Synthesis of a hemin-containing copolymer as a novel immunostimulator that induces IFN-gamma production
Received 26 February 2018
Accepted for publication 12 May 2018
Published 2 August 2018 Volume 2018:13 Pages 4461—4472
Checked for plagiarism Yes
Review by Single-blind
Peer reviewers approved by Dr Alexander Kharlamov
Peer reviewer comments 4
Editor who approved publication: Dr Thomas J Webster
Kazuaki Hoshi,1 Tomohiko Yamazaki,2 Chiaki Yoshikawa,3 Wakako Tsugawa,1 Kazunori Ikebukuro,1 Koji Sode1,4
1Department of Biotechnology and Life Science, Graduate School of Engineering, Tokyo University of Agriculture & Technology, Koganei, Tokyo, Japan; 2Research Center for Functional Materials, National Institute for Materials Science (NIMS), Tsukuba, Ibaraki, Japan; 3International Center for Materials Nanoarchitectonics (MANA), National Institute for Materials Science (NIMS), Tsukuba, Ibaraki, Japan; 4Joint Department of Biomedical Engineering, The University of North Carolina at Chapel Hill and North Carolina State University, Chapel Hill, NC, USA
Background: Hemozoin, a chemical analog of a malarial pigment, is a crystal composed of heme dimers that can act as a potent Th1-type adjuvant, which strongly induces antibody production. However, the clinical applications of malarial hemozoin have limitations due to biosafety concerns and difficulties in the manufacturing process. Based on the premise that an analog of the heme polymer might display immunostimulatory effects, a hemin-containing polymer was developed as a novel immunostimulator.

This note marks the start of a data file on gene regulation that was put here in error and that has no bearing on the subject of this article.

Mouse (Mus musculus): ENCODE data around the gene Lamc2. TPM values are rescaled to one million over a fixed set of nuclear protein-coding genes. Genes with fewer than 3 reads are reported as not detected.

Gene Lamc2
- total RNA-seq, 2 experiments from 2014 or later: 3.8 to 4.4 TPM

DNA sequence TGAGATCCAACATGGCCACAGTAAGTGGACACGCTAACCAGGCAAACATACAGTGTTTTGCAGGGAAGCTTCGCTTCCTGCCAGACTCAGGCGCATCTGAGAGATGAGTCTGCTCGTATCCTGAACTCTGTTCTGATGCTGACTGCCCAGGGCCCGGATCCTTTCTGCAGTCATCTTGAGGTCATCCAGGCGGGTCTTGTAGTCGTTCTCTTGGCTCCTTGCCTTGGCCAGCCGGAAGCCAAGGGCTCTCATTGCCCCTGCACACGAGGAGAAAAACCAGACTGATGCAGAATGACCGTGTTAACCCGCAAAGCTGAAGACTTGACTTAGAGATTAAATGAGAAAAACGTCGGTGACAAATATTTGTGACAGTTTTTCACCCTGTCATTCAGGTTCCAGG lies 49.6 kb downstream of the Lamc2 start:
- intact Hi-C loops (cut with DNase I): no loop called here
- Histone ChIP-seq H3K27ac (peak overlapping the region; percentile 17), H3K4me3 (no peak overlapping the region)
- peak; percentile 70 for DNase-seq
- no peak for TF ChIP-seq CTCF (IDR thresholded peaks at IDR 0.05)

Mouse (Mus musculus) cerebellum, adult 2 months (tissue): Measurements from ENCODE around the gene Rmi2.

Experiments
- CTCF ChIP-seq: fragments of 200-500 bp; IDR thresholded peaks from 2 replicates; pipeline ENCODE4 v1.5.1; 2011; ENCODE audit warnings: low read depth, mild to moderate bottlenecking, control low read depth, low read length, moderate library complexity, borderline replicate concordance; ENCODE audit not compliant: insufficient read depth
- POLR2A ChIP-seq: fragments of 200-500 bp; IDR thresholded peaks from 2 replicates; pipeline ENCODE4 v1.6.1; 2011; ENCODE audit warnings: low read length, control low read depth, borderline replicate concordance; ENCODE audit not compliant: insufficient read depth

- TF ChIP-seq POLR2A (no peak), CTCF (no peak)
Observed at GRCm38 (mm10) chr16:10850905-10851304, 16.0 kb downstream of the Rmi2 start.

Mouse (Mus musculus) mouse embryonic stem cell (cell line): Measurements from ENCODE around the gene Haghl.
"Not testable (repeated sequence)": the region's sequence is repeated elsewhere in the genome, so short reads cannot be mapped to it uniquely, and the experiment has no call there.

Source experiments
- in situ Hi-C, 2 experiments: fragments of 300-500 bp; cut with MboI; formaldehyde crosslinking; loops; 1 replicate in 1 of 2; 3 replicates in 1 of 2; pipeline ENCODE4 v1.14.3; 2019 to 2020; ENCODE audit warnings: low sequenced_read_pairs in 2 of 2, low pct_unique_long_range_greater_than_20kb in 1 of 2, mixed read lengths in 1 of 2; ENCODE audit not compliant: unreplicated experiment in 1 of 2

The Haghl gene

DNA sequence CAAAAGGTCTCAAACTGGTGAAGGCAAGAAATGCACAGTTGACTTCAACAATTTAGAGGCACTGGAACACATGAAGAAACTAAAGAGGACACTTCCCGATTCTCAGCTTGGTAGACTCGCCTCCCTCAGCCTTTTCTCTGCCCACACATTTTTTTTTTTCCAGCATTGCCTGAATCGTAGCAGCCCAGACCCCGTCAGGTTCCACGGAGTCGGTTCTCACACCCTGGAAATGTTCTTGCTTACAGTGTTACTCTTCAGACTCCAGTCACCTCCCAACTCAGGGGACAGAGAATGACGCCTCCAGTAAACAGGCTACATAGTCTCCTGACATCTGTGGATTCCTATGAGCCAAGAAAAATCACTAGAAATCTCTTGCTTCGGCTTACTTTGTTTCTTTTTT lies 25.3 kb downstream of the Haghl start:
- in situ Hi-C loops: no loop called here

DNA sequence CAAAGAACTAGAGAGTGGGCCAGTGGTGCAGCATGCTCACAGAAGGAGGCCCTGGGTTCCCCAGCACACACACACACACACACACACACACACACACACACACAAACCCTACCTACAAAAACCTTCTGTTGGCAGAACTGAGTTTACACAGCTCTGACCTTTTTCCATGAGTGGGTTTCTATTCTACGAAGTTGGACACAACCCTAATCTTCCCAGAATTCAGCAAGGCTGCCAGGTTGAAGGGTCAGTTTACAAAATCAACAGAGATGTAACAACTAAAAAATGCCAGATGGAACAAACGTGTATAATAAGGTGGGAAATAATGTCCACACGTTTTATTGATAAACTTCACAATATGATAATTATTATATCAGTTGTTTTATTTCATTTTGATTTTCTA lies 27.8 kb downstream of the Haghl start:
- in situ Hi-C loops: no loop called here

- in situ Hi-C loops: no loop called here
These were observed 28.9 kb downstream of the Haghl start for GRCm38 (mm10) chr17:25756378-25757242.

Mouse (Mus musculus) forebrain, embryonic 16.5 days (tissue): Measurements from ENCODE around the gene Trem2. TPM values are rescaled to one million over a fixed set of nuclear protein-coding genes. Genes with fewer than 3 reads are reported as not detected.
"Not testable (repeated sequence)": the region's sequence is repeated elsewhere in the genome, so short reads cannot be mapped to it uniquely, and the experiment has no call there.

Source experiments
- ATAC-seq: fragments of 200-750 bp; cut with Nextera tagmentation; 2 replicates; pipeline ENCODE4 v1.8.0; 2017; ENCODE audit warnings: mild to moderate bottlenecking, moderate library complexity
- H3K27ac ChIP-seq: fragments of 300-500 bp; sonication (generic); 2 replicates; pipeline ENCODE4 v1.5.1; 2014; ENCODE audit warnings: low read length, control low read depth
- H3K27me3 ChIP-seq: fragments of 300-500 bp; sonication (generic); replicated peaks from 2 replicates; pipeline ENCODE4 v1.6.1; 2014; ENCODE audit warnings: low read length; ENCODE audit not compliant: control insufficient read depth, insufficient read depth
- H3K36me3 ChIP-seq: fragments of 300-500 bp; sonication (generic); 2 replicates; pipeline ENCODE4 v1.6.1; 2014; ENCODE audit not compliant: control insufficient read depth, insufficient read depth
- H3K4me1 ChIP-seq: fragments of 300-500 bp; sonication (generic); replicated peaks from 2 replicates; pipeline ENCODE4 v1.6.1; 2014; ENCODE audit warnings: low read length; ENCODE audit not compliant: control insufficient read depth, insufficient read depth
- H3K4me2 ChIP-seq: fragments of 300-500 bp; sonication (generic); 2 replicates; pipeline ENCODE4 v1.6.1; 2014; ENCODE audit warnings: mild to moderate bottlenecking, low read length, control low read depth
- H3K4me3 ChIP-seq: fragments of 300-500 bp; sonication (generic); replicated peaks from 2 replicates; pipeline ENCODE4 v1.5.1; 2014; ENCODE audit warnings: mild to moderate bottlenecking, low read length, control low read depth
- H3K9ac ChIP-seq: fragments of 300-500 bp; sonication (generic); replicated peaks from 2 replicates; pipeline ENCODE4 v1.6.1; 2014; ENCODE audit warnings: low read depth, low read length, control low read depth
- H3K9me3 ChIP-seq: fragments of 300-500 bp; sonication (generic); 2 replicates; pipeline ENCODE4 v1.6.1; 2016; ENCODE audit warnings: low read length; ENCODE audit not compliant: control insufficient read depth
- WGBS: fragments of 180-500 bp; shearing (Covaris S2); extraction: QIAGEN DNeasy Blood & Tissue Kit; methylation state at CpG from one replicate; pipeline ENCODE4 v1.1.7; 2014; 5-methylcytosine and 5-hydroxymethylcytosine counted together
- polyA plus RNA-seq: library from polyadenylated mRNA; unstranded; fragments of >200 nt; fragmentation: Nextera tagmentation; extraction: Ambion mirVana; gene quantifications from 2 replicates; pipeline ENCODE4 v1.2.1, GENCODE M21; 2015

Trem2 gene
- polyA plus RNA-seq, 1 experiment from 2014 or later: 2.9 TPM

Materials and methods: To synthesize the copolymer containing hemin and N-isopropylacrylamide (NIPAM), this study employed a conventional radical polymerization method using 2,2'-azodiisobutyronitrile as the radical initiator; the synthesized copolymer was designated as NIPAM-hemin.
Results: NIPAM-hemin was soluble and showed no cytotoxicity in vitro. The NIPAM-hemin copolymer induced the production of interferon (IFN)-γ and interleukin (IL)-6 from peripheral blood mononuclear cells, although hemin and the NIPAM monomer individually did not induce the production of any cytokines. The production of IFN-γ induced by NIPAM-hemin was independent of toll-like receptor 9 and the NLRP3 inflammasome pathway.
Conclusion: Given that NIPAM-hemin induced IL-6 and IFN-γ production in immune cells without any cytotoxic effects, NIPAM-hemin has potential therapeutic applications as a Th1-type adjuvant.
Keywords: hemin copolymer, immunostimulator, adjuvant, radical polymerization, NIPAM, toll-like receptor 9, T-helper 1, inflammasome
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